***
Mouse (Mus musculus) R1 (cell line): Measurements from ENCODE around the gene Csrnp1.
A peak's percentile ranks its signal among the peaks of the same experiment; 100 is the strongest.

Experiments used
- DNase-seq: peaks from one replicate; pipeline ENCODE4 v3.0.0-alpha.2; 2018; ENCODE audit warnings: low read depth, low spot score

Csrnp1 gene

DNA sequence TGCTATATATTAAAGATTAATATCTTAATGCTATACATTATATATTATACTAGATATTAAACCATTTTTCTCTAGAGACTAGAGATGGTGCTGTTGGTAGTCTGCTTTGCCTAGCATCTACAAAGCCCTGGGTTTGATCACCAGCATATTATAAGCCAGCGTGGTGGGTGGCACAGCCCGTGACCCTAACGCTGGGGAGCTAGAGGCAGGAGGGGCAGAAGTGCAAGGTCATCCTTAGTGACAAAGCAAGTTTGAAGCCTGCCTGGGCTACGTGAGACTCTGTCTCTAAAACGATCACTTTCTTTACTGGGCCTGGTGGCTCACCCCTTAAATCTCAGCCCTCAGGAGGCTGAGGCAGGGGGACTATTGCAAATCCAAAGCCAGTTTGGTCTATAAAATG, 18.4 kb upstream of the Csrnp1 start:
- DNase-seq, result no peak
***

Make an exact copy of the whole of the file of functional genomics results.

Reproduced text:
Mouse (Mus musculus) R1 (cell line): Measurements from ENCODE around the gene Csrnp1.
A peak's percentile ranks its signal among the peaks of the same experiment; 100 is the strongest.

Experiments used
- DNase-seq: peaks from one replicate; pipeline ENCODE4 v3.0.0-alpha.2; 2018; ENCODE audit warnings: low read depth, low spot score

Csrnp1 gene

DNA sequence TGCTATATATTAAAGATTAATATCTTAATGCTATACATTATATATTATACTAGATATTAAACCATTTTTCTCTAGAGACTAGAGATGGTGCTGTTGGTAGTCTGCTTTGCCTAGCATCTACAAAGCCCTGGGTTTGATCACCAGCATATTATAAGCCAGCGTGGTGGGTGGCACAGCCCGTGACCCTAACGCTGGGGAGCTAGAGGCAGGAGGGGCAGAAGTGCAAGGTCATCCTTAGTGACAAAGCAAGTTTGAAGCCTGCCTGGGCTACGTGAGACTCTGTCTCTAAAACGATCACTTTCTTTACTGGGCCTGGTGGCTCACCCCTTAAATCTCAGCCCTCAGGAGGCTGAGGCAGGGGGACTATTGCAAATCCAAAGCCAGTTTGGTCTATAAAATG, 18.4 kb upstream of the Csrnp1 start:
- DNase-seq, result no peak